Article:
If physical strain, extreme perspiration and long exposure under the sun are a part of your lifestyle, are you consuming enough fluids to compensate? Read on to know how dehydration can affect your eyes and how you can prevent it.

Extreme heat can take a toll on you no matter how healthy your body is. Standing in the park on a hot summers day, prolonged sunbathing, exercising outside, or attending a concert outdoor are all scenarios where people forget to compensate for the fluid loss through sweating, and thus they become dehydrated. 

Dehydration can affect your eyes too. If your contact lenses are not comfortable or are finding it difficult to stay in place, or you find yourself rubbing them all too often, it might be wise to stop and ask yourself if you are taking in sufficient fluids. Dehydration changes the fit of the lens by altering the parameters of the lens1


Causes of Dry Eyes:

When the body does not produce tears adequately or when tears produced are not consistent and evaporate easily, it leads to dry eyes. Tears are important for clearer vision;theywash away foreign matter in the eye, reduce the risk of eye infections, and keep the eyes lubricated.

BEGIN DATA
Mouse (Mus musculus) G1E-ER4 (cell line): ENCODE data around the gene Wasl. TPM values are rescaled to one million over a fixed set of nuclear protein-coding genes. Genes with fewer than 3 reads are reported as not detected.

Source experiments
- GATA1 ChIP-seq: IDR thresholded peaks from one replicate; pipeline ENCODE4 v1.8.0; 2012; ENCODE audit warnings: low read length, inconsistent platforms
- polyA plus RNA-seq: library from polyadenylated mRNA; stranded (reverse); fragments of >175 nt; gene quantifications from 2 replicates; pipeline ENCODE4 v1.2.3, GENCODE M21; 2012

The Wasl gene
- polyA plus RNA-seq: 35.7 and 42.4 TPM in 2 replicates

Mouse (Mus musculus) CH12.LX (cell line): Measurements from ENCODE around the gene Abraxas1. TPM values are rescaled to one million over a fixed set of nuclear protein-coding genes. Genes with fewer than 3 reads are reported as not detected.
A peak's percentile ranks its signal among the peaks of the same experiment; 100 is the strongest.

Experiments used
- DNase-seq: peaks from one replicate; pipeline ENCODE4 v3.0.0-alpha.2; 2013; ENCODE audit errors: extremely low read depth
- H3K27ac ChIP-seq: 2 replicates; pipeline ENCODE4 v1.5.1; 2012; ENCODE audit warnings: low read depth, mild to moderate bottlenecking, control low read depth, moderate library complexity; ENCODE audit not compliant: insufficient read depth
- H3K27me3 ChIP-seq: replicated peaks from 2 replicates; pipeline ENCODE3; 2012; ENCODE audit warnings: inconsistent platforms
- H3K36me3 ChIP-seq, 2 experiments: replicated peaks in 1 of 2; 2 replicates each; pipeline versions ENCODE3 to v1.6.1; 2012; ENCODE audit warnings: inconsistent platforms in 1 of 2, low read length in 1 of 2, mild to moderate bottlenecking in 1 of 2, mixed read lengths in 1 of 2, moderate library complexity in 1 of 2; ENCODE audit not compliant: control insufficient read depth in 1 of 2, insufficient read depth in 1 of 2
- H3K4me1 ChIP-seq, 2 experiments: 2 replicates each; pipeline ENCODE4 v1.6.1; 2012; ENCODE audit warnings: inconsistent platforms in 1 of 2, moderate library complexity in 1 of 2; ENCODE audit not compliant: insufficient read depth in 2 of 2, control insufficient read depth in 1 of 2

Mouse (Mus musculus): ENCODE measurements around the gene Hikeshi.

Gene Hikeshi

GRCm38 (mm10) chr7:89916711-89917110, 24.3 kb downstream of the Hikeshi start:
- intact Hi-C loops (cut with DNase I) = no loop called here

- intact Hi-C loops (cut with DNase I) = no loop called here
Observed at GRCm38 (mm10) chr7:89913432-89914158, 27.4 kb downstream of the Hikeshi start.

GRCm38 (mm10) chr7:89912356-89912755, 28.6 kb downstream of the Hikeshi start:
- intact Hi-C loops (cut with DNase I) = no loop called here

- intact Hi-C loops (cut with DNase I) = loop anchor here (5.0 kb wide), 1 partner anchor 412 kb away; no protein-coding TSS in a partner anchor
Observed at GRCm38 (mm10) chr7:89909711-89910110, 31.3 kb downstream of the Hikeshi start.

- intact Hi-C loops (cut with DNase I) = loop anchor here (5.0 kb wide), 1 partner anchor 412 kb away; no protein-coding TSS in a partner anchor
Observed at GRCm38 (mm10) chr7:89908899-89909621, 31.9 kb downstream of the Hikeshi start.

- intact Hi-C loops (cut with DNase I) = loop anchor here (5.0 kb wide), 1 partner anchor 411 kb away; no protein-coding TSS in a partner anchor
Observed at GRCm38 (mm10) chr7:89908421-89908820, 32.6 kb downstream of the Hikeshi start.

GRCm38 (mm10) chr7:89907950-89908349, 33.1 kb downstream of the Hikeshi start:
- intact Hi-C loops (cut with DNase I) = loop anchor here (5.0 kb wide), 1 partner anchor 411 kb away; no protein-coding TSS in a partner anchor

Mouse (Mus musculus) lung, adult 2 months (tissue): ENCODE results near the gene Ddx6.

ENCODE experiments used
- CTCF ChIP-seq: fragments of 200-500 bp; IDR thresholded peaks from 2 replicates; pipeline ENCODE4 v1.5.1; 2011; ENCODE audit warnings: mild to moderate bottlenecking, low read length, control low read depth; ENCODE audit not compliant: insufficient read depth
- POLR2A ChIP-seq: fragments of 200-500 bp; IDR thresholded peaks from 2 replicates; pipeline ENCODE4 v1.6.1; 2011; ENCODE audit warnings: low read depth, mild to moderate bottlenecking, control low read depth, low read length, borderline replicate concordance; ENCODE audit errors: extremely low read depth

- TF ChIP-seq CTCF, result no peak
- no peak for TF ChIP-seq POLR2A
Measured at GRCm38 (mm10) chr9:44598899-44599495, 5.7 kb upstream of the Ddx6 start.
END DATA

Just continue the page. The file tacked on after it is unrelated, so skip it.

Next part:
Other factors that can cause dry eyes include:

  • Certain medications such as tranquilizers 
  • Laser eye surgery
  • Using contact lenses 
  • Pregnancy
  • Skin diseases around the eyelids
  • Insufficient intake of vitamins
  • Infrequent blinking
  • Allergies

Every time you blink, tears spread across the surface of the eye. Tears are produced from the tear ducts. When you don’t consume sufficient water, your eye duct loses the ability to generate tears to wash away mucus, debris, or dirt that get into your eyes.

Impact of dehydration on the lining of the eyes, leading to a dry eye condition:

  • Blurred vision
  • Stinging or burning of the eyes
  • Irritation/itching around the eyes
  • Excess watering
  • Eye fatigue
  • Lower tolerance of activities that require the eyes such as reading or doing computer work
  • Redness and pain of the eyes
  • A sensation of foreign matter in the eyes

Dry eye is a growing public health problem. 25% of patients who visit eye clinics report signs of dry eyes. Research shows that 7.8% of women in the U.S. and 4.7% of men above 50 years had signs of dry eyes. The prevalence of dry eye is about 27.5% in Indonesia and 33 % in Japan – both with more cases associated with cigarette smoking and age. In Australia, the prevalence is 7.4% and in Taiwan, it is 33%.